There are a number of ways to reduce the likelihood of receiving a concussion; here are a few recommendations:

  1. Always wear a seatbelt in motor vehicles.
  2. Make sure to have small children in age-appropriate and correctly installed child seats.
  3. Make sure that children are properly supervised when engaging in physical activities.
  4. Always use safety equipment, such as bicycle and motorcycle helmets.
  5. Do not overuse alcohol or use illicit substances. Alcohol/substance induced accidents and falls are common ways to receive a concussion.
  6. Clean up spills quickly and keep halls/walkways clear of trip hazards such as toys or loose carpeting. Be aware of slip/spill signs when in stores and other community locations.
  7. Especially for older adults, make sure that you receive a yearly physical and eye exam. Consider installing anti-slip mats and shower bars in the bathroom.

For those looking to learn more on concussions, the Centers for Disease Control offers a course for parents, teachers and coaches to improve in their concussion awareness.

Strokes are medical conditions that affect millions globally. In the United States, more than 795,000 people have a stroke each year, with about 610,000 cases being first or new strokes. 

These can lead to a wide range of physical and cognitive impairments. Speech and language disorders are among the most common and most challenging consequences of strokes, occurring in about a third of stroke survivors. 

Understanding Stroke-Induced Speech & Language Disorders

Stroke-induced speech and language disorders significantly impact communication abilities. Among these, aphasia, dysarthria, and apraxia of speech are prevalent. Understanding how they are diagnosed and their specific symptoms can aid in prompt and effective management.


Aphasia is a common outcome of stroke, manifesting as difficulty in speaking, understanding, reading, and writing. There are many different types of aphasia, depending on the affected brain area, and are categorized based on the symptoms present:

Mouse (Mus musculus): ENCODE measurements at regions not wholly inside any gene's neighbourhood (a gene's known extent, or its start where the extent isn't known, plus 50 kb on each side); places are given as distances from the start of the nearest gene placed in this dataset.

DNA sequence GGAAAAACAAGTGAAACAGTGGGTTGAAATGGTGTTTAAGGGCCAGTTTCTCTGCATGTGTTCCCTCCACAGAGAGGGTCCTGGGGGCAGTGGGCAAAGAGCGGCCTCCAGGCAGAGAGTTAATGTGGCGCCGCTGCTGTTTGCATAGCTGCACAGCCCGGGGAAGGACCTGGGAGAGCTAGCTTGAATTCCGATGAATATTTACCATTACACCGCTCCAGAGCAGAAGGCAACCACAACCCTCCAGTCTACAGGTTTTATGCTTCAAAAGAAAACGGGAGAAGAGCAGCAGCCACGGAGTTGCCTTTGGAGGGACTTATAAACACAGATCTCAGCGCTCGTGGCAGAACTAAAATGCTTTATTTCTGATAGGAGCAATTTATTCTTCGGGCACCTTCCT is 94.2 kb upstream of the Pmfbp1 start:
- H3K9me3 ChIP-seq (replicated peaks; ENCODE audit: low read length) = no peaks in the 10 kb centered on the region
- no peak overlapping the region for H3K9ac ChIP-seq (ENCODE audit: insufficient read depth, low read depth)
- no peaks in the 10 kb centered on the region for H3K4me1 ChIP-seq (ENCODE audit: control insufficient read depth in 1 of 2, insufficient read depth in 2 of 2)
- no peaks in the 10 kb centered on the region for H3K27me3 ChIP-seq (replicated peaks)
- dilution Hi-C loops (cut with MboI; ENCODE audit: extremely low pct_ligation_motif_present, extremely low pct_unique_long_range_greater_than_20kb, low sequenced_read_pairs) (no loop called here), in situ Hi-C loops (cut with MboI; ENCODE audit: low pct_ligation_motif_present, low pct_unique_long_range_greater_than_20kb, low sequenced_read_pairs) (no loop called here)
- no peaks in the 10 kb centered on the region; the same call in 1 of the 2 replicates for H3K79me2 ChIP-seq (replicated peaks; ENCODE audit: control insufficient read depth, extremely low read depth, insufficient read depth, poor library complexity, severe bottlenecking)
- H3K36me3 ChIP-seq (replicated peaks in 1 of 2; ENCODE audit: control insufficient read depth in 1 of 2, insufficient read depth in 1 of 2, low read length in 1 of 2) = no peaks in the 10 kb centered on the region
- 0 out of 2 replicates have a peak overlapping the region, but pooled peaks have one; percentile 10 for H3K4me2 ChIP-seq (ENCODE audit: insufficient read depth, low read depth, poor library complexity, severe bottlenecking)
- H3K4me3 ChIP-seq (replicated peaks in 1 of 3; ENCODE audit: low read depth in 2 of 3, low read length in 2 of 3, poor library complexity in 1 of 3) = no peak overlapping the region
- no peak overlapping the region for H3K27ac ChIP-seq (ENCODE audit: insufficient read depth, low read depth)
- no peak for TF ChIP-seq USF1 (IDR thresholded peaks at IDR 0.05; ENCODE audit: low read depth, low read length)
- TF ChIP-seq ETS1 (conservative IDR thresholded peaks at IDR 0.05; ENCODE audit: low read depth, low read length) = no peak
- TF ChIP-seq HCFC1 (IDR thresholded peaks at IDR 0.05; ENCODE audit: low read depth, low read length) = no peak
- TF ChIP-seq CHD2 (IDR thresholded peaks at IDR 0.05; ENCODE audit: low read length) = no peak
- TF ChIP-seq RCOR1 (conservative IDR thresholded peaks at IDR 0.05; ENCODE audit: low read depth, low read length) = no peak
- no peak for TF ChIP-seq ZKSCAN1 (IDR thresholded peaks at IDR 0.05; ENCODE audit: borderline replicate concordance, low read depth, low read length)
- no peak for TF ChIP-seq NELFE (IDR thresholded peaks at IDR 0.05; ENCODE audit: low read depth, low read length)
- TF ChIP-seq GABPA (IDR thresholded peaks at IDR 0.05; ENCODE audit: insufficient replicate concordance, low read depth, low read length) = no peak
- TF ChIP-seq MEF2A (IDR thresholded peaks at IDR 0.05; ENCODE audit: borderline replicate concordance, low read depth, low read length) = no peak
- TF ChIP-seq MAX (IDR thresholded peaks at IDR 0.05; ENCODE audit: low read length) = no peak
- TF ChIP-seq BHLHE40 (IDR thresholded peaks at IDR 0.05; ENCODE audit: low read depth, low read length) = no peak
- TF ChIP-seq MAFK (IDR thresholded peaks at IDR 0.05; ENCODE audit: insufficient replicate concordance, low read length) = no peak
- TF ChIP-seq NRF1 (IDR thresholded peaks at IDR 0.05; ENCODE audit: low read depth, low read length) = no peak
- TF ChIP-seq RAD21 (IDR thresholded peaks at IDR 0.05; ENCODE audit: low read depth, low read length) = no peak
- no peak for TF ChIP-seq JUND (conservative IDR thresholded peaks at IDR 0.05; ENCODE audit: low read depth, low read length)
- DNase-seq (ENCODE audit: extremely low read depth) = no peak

• Expressive Aphasia (Broca’s Aphasia): Characterized by broken speech, limited vocabulary, and difficulty forming complete sentences. Patients often understand what is being said to them but struggle to verbalize responses.
  • Receptive Aphasia (Wernicke’s Aphasia): Patients can produce fluent speech but may lack meaning or include nonsensical words. They often have significant difficulty understanding spoken language.
  • Global Aphasia: A severe form of aphasia where individuals have extensive difficulties with both speech production and comprehension.
  • Anomic Aphasia: Individuals have difficulty finding words, particularly nouns and verbs, making their speech sound vague.


Dysarthria is a speech disorder that affects 20-30% of stroke survivors. It occurs when stroke impacts the muscles responsible for speech, leading to slurred or slow speech that can be hard to understand. It is typically diagnosed through a physical examination and a series of speech evaluations conducted by a speech-language pathologist (SLP). 

It is characterized by the following symptoms:

  • Slurred or slow speech that can be difficult to understand
  • Monotone or robotic-sounding speech
  • Difficulty controlling the volume of speech, which may be too loud or too soft
  • Challenges with the rhythm and flow of speech, including rapid speech that’s hard to interrupt or slow, drawn-out speech
  • Respiratory issues affecting the ability to speak loudly or for extended periods

Apraxia of Speech (AOS)

Apraxia of speech is a neurological disorder characterized by difficulty sequencing the movements needed for speech. This is caused by the impact of the stroke on the brain’s pathways involved in producing speech. 

Patients with AOS know what they want to say but struggle to coordinate the muscle movements to articulate words correctly. This results in distorted speech, difficulty initiating speech, or the inability to accurately produce speech sounds or sequences of sounds. 

How Long Is the Stroke Speech & Language Recovery Time?